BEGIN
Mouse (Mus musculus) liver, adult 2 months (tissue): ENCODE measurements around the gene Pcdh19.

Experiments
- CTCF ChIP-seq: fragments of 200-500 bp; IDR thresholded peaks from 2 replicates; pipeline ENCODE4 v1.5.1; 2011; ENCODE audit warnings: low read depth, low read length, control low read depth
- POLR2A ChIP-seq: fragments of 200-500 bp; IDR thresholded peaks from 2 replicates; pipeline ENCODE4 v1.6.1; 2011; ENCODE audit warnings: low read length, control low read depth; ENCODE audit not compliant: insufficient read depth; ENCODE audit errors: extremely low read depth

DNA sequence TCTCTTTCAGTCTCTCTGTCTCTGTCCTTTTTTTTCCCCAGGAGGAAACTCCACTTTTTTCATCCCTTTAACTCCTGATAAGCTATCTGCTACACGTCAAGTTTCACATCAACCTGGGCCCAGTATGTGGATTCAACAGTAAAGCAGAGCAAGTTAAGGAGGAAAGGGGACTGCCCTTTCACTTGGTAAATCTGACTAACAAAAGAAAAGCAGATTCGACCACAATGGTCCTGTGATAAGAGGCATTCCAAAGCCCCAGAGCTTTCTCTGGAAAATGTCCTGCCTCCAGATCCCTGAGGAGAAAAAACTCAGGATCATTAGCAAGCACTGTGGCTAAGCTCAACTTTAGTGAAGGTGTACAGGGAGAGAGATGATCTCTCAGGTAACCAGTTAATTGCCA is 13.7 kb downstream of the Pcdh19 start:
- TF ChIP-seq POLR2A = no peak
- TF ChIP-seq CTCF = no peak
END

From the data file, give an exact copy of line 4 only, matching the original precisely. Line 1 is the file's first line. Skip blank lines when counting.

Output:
- POLR2A ChIP-seq: fragments of 200-500 bp; IDR thresholded peaks from 2 replicates; pipeline ENCODE4 v1.6.1; 2011; ENCODE audit warnings: low read length, control low read depth; ENCODE audit not compliant: insufficient read depth; ENCODE audit errors: extremely low read depth